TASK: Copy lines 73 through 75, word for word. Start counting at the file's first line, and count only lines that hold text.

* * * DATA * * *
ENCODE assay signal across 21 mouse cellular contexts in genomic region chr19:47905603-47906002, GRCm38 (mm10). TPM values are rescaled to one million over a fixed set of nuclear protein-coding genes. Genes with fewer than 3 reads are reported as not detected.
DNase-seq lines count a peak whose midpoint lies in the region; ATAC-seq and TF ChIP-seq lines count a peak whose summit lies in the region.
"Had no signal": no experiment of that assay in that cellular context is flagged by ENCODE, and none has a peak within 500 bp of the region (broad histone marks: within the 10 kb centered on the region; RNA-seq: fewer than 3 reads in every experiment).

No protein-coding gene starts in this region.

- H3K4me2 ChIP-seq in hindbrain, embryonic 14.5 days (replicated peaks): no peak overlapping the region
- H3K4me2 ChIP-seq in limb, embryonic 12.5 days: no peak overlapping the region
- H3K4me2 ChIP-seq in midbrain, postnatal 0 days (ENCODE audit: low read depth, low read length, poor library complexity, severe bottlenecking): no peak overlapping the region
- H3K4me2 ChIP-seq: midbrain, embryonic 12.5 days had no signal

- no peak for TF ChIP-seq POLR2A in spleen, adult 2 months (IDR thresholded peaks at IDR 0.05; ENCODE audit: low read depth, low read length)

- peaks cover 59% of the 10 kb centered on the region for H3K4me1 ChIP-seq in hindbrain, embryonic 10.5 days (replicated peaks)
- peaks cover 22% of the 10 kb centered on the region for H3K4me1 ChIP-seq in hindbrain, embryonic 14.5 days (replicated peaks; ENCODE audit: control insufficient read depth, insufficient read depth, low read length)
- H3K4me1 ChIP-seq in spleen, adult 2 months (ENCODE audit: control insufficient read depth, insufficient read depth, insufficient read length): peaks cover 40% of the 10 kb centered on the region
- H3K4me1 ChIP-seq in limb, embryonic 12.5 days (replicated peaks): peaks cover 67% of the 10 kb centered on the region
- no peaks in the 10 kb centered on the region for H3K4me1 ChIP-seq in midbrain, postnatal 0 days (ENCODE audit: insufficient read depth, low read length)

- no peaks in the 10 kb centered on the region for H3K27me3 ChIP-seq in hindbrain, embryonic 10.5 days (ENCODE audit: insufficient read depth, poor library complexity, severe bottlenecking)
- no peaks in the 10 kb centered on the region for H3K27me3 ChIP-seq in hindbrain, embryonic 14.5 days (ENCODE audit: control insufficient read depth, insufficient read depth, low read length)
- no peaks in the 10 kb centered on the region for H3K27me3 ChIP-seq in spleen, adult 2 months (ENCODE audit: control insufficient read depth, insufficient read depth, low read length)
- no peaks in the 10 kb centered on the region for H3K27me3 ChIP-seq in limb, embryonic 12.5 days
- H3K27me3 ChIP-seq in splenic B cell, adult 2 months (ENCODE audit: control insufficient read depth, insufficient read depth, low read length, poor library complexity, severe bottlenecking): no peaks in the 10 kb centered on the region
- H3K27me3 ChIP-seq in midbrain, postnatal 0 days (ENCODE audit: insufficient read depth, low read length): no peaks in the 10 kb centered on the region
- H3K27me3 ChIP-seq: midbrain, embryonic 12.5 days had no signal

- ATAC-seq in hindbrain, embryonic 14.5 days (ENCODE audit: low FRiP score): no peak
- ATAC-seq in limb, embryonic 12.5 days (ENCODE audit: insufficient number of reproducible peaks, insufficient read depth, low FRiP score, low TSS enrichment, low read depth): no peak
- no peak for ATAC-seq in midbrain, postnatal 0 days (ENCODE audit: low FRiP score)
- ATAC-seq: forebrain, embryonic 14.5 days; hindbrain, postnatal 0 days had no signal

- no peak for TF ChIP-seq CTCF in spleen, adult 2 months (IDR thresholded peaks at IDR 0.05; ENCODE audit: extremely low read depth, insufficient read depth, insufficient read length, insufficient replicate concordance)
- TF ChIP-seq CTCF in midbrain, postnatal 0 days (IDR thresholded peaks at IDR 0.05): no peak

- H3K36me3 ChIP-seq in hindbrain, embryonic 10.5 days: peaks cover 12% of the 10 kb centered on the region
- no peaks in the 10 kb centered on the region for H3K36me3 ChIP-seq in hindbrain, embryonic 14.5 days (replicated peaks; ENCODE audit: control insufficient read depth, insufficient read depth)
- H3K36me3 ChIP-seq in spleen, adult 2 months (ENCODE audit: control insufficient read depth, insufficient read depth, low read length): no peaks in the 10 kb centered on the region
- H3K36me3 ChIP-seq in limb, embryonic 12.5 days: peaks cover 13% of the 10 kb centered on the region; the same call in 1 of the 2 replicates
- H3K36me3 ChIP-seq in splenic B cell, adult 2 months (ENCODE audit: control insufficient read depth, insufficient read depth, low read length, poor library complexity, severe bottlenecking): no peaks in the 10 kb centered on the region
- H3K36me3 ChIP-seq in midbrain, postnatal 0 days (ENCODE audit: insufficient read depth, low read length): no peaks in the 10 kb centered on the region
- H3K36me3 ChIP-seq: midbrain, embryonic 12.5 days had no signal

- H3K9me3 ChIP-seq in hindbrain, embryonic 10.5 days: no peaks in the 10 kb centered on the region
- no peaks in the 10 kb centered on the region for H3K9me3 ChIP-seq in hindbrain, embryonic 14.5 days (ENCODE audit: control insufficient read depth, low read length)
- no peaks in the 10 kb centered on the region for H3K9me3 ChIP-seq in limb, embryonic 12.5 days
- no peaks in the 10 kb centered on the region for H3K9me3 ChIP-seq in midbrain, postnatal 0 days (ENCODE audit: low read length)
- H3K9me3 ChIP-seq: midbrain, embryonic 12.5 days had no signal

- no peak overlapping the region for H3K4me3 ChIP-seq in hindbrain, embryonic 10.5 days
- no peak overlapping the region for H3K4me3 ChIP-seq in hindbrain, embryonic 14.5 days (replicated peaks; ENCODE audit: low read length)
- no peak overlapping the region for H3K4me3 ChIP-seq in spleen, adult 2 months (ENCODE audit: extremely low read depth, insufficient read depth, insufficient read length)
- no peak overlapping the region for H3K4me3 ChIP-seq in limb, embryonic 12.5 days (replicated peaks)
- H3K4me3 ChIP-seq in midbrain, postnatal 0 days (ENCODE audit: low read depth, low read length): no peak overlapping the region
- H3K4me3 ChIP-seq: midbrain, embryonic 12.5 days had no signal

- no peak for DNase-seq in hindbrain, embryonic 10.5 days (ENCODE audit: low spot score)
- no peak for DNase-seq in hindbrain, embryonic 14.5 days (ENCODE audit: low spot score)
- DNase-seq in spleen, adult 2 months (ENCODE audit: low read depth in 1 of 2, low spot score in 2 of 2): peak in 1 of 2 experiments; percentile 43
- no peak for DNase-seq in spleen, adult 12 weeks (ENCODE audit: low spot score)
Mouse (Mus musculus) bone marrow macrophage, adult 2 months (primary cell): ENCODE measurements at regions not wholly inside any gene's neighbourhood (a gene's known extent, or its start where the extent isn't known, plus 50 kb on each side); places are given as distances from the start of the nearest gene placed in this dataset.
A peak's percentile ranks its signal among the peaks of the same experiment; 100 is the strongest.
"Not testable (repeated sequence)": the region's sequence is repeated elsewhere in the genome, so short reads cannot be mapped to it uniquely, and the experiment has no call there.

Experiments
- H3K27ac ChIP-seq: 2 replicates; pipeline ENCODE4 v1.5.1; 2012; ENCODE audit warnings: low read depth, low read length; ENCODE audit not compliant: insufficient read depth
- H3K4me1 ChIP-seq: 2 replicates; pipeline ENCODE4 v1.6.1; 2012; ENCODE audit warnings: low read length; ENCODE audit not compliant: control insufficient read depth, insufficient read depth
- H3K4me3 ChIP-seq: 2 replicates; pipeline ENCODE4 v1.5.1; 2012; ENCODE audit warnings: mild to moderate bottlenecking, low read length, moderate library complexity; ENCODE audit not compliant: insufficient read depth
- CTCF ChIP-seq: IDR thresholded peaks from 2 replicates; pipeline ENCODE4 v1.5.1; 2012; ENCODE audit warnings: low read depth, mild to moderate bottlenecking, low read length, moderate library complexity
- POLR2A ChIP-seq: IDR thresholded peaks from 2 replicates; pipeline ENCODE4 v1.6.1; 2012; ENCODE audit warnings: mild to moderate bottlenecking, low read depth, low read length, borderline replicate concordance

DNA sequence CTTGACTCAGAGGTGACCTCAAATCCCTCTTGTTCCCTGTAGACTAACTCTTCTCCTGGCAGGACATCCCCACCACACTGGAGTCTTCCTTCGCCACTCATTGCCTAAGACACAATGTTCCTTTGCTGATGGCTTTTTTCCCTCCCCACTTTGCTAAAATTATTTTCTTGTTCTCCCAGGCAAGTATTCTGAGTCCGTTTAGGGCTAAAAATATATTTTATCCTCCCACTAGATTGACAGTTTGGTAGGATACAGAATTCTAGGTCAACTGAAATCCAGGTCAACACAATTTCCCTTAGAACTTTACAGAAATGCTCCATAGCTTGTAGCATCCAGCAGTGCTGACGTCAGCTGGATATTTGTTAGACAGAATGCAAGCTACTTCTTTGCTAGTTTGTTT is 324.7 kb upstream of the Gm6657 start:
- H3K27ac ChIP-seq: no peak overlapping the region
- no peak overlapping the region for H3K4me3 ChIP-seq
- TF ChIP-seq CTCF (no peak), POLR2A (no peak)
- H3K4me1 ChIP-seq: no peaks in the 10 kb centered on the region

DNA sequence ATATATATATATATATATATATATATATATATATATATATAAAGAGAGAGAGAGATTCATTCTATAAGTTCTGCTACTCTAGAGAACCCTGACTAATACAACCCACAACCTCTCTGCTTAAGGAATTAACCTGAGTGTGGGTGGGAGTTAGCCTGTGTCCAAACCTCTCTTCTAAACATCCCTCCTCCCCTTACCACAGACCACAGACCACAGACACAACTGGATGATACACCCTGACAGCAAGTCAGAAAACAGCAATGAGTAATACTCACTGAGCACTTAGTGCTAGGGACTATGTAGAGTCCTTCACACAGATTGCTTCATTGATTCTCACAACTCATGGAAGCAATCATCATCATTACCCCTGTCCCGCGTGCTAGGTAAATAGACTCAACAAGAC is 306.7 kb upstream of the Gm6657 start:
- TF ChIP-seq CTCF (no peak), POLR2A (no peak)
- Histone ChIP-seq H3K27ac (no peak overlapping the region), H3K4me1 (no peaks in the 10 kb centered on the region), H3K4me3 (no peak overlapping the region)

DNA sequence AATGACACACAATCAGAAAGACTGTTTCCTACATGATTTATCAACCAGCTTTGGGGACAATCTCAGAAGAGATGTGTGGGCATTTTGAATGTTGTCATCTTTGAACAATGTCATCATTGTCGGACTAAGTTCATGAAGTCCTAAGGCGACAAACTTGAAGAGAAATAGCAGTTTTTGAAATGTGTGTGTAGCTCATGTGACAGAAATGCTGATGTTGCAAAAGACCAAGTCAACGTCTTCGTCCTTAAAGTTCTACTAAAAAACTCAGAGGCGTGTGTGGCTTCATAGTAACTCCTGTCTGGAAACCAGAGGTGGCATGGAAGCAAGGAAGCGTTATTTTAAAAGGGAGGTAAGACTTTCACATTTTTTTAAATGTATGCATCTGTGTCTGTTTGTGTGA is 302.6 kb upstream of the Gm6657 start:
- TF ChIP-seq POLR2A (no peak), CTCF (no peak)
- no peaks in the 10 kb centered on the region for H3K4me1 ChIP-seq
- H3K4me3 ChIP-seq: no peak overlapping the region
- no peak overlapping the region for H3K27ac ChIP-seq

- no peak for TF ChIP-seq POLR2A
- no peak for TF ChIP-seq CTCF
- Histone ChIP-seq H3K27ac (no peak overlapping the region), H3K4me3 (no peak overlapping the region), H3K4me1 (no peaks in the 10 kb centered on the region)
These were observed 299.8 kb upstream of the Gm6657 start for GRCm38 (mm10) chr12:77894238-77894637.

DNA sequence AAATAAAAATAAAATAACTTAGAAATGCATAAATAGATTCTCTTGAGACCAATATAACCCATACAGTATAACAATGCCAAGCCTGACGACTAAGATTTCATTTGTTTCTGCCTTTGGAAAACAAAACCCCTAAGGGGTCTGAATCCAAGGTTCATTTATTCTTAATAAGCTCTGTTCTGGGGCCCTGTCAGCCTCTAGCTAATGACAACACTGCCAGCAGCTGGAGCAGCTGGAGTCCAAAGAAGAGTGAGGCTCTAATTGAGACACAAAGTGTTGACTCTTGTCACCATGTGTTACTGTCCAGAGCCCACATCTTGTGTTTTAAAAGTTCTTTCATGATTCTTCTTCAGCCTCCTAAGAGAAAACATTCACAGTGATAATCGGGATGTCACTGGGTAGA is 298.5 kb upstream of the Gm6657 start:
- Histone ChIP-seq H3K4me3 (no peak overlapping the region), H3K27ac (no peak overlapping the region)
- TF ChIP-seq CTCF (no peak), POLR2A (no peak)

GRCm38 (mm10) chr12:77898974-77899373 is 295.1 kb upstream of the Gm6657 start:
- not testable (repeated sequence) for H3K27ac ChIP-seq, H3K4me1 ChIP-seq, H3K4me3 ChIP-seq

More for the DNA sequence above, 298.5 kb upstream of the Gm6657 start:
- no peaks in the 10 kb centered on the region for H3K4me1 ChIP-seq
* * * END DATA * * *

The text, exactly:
- no peak for TF ChIP-seq CTCF
- Histone ChIP-seq H3K27ac (no peak overlapping the region), H3K4me3 (no peak overlapping the region), H3K4me1 (no peaks in the 10 kb centered on the region)
These were observed 299.8 kb upstream of the Gm6657 start for GRCm38 (mm10) chr12:77894238-77894637.